September 11 Peace Love Art Activism

September 11 Peace Love Art Activism


Christiana Riot

September 11, 1851: in Christiana, Pa., a group of African Americans and white abolitionists skirmished with a Maryland posse intent on capturing four fugitive slaves hidden in the town. The violence came a year after Congress passed the second fugitive slave law, requiring the return of all escaped slaves to their owners in the South. One member of the posse, landowner Edward Gorsuch, was killed and two others wounded during the fight. In the aftermath of the so-called Christiana Riot, 37 African Americans and one white man were arrested and charged with treason under the provisions of the Fugitive Slave Law. Most were acquitted. [Black Past article] (see Oct 1)


September 11, 1977: a guard found Steve Biko semiconscious and foaming at the mouth. A doctor ordered him transported to a prison hospital in Pretoria. [Overcoming Apartheid article] (see Sept 12)

September 11 Peace Love Art Activism

US Labor History

September 11, 1897: 75,000 coal miners in Pennsylvania, Ohio and West Virginia ended a 10-week strike after winning an 8-hour day, semi-monthly pay and the abolition of overpriced company-owned stores where they had been forced to shop. (see February 28, 1898)

September 11 Peace Love Art Activism

Emma Goldman

September 11, 1917: Goldman was prevented from speaking at the Kessler Theater by the New York City police. Goldman was out on bail at the time, having been arrested on June 15, 1917, for violating the Espionage Act by opposing U.S. involvement in World War I. To protest the ban, she appeared on stage at the Kessler Theater on this day with a gag over her mouth. She was later convicted and sent prison. Upon her release two years later, she was deported to the Soviet Union, on December 21, 1919 (see Goldman for expanded story)

September 11 Peace Love Art Activism


September 11, 1945
Lt Col A Peter Dewey
  • The first members of the US OSS team landed at Saigon led by Lieutenant Colonel A Peter Dewey. His mission was to care for American prisoners-of-war, protect American property, and gather information about enemy atrocities. [History dot com article]
Gen. Douglas Gracey
  • In accordance with the Potsdam Agreements at the end of World War II, 5,000 British troops of the 20th Indian Division, commanded by Gen. Douglas Gracey, arrived in southern Indochina to disarm the defeated Japanese forces  Gracey detested the Viet Minh and rearmed some 1,400 French soldiers who had been imprisoned by the Japanese. This effectively was the first step in the re-establishment of French colonial rule and set the stage for the conflict between the French and the Viet Minh that led to a nine-year war. [MHN article] (see Sept 23)
1st Cavalry Division

September 11, 1965: the 1st Cavalry Division (Airmobile) began to arrive in South Vietnam at Qui Nhon, bringing U.S. troop strength in South Vietnam to more than 125,000. The unit, which had a long and storied history, was the first full U.S. Army division deployed to Vietnam. The division consisted of nine battalions of airmobile infantry, an air reconnaissance squadron, and six battalions of artillery. The division also included the 11th Aviation Group, made up of three aviation battalions consisting of 11 companies of assault helicopters, assault support helicopters, and gunships. [First Team article] (see Sept 15)

September 11 Peace Love Art Activism


September 11, 1961:  KQED in San Francisco broadcast The Rejected, a made-for-television documentary film about homosexuality. The Rejected was the first documentary program on homosexuality on American television. Experts interviewed for the program included Margaret Mead who spoke from an anthropological standpoint. Mead referred to the positive roles that homosexuality had played in the cultures of Ancient Greece, the South Sea Islands, and in Inuit and Native American societies. Mead noted that it was society and not the individual that determined how homosexuality and homosexual behavior were viewed. (see October 17, 1963)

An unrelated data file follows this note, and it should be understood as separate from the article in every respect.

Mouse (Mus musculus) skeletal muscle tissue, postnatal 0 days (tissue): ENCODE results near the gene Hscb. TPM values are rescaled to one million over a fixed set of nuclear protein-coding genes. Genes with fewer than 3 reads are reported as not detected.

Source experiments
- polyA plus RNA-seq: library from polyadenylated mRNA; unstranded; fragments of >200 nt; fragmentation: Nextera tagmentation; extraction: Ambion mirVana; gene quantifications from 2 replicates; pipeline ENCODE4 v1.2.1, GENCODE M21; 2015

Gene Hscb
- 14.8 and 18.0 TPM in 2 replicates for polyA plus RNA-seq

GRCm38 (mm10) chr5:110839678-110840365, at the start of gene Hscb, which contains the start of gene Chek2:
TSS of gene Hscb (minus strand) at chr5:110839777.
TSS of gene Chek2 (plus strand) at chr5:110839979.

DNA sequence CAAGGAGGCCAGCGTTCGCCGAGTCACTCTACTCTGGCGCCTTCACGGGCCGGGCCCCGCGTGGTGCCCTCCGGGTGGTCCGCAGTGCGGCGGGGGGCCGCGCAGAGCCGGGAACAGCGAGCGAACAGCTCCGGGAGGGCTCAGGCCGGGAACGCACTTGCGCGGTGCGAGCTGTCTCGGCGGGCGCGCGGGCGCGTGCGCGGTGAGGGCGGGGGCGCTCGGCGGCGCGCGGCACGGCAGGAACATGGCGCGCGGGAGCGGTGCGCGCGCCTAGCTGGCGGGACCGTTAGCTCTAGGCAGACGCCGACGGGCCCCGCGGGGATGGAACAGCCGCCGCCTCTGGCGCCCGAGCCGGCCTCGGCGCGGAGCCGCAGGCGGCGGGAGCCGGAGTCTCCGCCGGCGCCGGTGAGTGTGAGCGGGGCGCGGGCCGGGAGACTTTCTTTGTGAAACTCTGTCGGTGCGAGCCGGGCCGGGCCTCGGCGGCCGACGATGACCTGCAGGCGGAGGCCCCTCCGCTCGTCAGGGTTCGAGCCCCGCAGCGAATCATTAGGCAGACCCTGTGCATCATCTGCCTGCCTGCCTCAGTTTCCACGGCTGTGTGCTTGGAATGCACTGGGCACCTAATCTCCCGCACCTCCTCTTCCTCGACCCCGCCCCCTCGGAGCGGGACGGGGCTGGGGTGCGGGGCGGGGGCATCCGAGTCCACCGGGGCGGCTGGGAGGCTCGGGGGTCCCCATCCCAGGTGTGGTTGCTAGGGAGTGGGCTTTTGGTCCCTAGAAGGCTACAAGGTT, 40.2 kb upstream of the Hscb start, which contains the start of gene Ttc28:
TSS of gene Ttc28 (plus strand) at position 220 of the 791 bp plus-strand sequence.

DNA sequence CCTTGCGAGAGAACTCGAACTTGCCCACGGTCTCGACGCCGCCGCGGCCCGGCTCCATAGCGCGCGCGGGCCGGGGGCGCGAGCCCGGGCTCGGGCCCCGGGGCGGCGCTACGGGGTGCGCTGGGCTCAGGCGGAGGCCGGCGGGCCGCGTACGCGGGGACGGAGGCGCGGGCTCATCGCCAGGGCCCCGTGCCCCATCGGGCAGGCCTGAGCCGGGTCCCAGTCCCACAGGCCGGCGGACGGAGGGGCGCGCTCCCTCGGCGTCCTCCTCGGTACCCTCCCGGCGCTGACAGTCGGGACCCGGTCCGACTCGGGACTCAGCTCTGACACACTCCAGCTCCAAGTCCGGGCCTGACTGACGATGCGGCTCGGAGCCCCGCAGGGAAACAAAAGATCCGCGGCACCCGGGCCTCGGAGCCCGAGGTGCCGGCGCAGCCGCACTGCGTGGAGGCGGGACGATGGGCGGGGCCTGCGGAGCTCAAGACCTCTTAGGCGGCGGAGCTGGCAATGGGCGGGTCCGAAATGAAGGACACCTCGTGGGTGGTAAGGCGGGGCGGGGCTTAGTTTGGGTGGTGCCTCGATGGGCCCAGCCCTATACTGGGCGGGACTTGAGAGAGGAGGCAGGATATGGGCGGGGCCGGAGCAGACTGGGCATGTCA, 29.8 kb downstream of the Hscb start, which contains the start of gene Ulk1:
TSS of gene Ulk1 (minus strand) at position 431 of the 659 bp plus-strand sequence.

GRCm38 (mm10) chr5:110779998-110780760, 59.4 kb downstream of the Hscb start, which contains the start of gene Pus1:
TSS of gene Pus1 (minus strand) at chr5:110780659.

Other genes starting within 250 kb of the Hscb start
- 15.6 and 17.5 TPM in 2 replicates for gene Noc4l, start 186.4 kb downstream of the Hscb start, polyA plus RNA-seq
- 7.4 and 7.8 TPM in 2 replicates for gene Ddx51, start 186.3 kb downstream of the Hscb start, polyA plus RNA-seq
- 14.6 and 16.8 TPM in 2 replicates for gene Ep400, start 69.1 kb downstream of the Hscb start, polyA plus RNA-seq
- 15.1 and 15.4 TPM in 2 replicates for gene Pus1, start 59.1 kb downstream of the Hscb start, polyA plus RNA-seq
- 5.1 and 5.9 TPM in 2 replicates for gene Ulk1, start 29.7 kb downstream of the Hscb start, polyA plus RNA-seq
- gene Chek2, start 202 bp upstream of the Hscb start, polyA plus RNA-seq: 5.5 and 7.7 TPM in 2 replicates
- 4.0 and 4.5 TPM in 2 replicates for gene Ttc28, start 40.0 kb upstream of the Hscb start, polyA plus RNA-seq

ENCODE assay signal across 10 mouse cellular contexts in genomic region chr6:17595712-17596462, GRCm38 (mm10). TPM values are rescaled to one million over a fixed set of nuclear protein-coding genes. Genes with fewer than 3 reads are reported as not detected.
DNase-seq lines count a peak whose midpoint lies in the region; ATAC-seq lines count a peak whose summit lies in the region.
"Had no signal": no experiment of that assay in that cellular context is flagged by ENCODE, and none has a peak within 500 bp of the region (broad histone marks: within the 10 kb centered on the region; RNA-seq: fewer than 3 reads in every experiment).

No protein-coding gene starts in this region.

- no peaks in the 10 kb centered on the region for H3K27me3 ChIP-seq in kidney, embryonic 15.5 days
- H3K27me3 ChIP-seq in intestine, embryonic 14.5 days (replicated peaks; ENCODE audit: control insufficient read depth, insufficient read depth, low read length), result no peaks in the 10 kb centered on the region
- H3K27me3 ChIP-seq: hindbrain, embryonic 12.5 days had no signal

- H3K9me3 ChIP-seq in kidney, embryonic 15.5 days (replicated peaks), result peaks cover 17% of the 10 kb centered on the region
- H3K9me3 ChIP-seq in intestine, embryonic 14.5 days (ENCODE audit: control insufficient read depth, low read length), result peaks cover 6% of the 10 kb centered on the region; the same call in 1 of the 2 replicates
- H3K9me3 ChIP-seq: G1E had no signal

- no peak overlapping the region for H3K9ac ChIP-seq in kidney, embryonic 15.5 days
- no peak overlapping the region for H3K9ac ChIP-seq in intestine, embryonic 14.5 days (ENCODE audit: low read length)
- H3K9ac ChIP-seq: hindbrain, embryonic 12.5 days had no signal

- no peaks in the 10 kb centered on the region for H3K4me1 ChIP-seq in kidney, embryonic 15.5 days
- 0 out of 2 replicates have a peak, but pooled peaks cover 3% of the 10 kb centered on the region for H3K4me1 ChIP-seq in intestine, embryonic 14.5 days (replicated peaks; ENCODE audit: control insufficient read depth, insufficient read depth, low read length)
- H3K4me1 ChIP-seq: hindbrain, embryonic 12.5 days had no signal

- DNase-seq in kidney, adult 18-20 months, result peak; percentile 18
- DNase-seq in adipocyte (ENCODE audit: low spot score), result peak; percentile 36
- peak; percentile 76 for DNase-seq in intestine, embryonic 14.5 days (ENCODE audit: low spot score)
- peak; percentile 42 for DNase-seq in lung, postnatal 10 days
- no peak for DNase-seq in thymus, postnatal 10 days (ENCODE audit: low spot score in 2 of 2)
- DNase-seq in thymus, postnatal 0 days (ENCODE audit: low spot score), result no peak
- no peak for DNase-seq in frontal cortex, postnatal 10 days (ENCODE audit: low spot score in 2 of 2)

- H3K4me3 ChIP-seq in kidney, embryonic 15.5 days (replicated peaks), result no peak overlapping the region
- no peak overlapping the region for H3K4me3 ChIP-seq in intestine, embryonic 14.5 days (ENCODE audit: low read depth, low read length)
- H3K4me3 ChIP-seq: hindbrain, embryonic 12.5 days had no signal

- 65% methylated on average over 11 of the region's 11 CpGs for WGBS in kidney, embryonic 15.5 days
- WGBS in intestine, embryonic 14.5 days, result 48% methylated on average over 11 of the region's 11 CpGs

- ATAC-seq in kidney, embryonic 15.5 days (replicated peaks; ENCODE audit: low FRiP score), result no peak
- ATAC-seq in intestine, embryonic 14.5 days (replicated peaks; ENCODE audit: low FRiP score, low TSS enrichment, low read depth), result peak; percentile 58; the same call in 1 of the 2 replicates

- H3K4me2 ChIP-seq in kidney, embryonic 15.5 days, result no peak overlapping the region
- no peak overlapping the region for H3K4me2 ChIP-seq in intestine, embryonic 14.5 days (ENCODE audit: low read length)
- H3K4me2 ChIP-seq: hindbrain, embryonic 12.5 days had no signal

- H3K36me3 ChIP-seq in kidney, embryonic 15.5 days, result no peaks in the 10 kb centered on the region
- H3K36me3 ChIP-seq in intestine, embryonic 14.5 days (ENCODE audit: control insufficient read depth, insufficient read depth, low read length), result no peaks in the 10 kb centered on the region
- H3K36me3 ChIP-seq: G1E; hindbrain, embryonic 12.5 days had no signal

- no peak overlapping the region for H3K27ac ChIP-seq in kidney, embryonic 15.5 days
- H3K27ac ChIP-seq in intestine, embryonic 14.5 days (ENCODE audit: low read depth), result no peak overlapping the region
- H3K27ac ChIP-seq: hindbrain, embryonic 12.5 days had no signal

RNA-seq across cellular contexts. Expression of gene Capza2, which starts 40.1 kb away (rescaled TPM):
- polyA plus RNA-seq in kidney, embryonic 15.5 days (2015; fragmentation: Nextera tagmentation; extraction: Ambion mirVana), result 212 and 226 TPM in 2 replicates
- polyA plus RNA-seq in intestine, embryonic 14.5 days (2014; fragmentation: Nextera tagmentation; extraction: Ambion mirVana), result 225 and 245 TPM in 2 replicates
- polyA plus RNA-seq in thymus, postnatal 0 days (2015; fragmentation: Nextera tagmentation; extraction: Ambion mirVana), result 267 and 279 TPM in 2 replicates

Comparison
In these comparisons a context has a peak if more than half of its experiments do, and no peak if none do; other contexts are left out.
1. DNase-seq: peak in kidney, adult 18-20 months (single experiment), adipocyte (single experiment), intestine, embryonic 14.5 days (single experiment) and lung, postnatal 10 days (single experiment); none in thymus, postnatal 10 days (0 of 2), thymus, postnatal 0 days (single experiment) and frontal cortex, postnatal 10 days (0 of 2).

Please note: copyright to The Rejected is held by WNET. All rights reserved. WNET is the premier public media provider of the New York metropolitan area and parent of public television stations THIRTEEN and WLIW21. The Rejected was originally produced by KQED for National Educational Television (NET) - the predecessor of WNET - and first aired on September 11th 1961, on KQED Ch.9 in the Bay Area
September 11 Peace Love Art Activism

September 11 Music et al


September 11, 1962: finally recorded their first single, “Love Me Do” and “P.S. I Love You,” at EMI studios in London. (see Oct 5)

Beatles demand audience integration

September 11, 1964: the management of the Gator Bowl in Jacksonville, Fla., where had stated firmly that the stadium would be segregated. The Beatles said they would refuse to play if the stadium were segregated. The day before the concert they were assured that the show would be fully integrated. (BH, see Oct 14; Beatles, see Nov 13)

Help!  album

September 11 – November 12, 1965, The Beatles: the soundtrack Help! the Billboard #1 album. On each album cover, the Beatles hold their arms in semaphore-like letters, as if spelling out H E L P, but on the UK release (below left) the letters are R U J V and on the US release (bottom right) the letters are N  V U  J (see Sept 12)

September 11 Peace Love Art Activism

The accurate arm placements would be:

September 11 Peace Love Activism   September 11 Peace Love Activism  September 11 Peace Love Activism
Magical Mystery Tour

September 11, 1967: Beatles began filming ‘Magical Mystery Tour’. There was no script, nor a very clear idea of exactly what was to be accomplished, not even a clear direction about where the bus was supposed to go. The bus set off for the West Country in England stopping for the night in Teignmouth, Devon where hundreds of fans greeted The Beatles at their hotel. (see Sept 29)

September 11 Peace Love Art Activism

Victor Jara

September 11, 1973: a CIA-backed military coup in Santiago led by Gen. Augusto Pinochet overthrows democratically elected Pres. Salvadore Allende of Chile, who commits suicide with a rifle given to him by Fidel Castro. [History dot com article] (see Victor Jara for expanded chronology)

September 11 Peace Love Art Activism

Dissolution of the USSR

September 11, 1988: 300,000 demonstrate for independence in Estonia. (see USSR for expanded chronology)